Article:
Monday, May 12, 2008
Step 1: File a Complaint to On-Site Manager
Begin by contacting your on-site property manager to file a complaint. Be calm, but insist on documentation of your complaint and immediate action. Let them know you will follow up the next day with a phone call to get an update. If they are unresponsive or make excuses, contact the next step up: the Residential Relations person.
Step 2: Email the Residential Relations Person
The residential relations person is a notch above the on-site property manager and is often located at the corporate office of the property manager. This person's contact information may be in the lease you signed, if not, the corporation's name will be. Do a web search on the corporation's name to find this person's email address. If you can't find it, call the corporation and ask for the residential relations person's email address.
The most important aspect when contacting this person is to do so in a recordable format, such as an email. A sample email is provided below. If this person fails to respond, follow up with a phone call then move up the ladder if needed and contact the CEO or property manager.
Sample Email Letter to the Residential Relations Person (PDF)
Step 3: Email the CEO or Property Manager
Many property and corporation owners hide their contact information. It's always tougher to contact a CEO than it is an underling. But there are ways. To find this contact information, locate the name of the company on your property’s website, then search online for that company and "investor relations." This should result in a mailing address and/or phone for the corporate office, and probably the name of CEOs and other executive officers.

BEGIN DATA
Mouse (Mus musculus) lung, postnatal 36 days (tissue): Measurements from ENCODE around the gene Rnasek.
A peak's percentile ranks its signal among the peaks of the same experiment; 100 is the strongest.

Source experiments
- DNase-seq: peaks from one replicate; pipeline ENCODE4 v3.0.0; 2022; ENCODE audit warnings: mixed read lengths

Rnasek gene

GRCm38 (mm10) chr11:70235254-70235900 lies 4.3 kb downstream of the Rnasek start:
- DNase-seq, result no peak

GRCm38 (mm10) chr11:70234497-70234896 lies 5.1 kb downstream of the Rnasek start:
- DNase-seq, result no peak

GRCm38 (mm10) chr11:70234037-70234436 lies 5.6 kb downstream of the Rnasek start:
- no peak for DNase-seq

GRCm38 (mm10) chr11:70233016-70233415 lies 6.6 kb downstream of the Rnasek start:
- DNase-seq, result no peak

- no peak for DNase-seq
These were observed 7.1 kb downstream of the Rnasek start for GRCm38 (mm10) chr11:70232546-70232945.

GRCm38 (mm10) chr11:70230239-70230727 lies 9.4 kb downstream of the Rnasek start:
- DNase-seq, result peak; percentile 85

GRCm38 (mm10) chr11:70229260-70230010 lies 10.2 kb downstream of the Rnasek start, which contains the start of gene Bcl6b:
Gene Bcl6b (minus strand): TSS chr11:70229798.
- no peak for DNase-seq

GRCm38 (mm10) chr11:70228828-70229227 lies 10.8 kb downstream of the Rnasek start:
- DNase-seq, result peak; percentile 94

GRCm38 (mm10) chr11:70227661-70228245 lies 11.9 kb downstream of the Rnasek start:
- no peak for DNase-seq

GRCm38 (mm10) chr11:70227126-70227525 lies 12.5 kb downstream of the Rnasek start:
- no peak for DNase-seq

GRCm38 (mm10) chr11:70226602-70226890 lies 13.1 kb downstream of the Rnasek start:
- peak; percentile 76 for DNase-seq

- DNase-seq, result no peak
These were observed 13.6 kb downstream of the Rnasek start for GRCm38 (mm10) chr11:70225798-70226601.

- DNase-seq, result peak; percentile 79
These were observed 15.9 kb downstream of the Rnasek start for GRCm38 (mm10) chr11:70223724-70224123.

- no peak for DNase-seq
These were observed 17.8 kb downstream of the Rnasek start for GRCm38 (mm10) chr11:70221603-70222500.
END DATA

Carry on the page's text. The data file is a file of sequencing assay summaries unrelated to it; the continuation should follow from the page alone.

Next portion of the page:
If email addresses are not listed, look to the residential relations person's email address and use the same format for the CEO. In other words, if the manager’s email address is firstname.lastname@example.org, the CEO is probably their first initial followed by a period and their last name at the same URL.
Send this person an email. A sample email is provided below. Your email should contain as many specifics as possible, along with noting the great "liability and risk to the property owners." Don’t directly threaten to sue. Make this email sufficient for use as evidence in court if the dog(s) in question injure anyone. Be a pest, and be as concise as you can without leaving anything out.
Sample Email Letter to CEO or Property Owner (PDF)
Step 4: Follow Up with A Phone Call
If you do not receive a response within a few hours, follow up by phone. Call the corporate office. Say:
I need help with an urgent legal situation involving a high risk to tenants at the ___ property in (city).This will get you a name. Leave voicemails to this person. If you do not get a response, call the corporate office front desk and ask them to find someone to help you. If you still do not get a response, send a certified letter to corporate headquarters.
Report Incidences to Animal Control
If you see the dog(s) outside and off-leash, call your local animal control and report it. Most cities have leash laws. If you can’t find a number for animal control, call your police or sheriff’s department and ask how to reach them. Be prepared to give your name and number, as they may not take anonymous calls. Ours will not give an address to the reported party, but does give a name when asked.
Throughout this process, if you have neighbors that you trust, let them know what’s going on. They may complain as well. Several complaints always weigh heavier than a single complaint.
| 5/12/2008 4:42 AM |
THANK YOU super citizen! Your piece will help thousands! I particularly like this language: "While it is reasonable to allow a tenant the opportunity to prove his dog is not a restricted breed, it is also reasonable to expect your company to have documented guidelines in place stating what constitutes proof. I am requesting a copy of your restricted breed guidelines and dispute resolution process, and would appreciate this being treated as a serious, legitimate concern that warrants immediate and appropriate attention by your office. "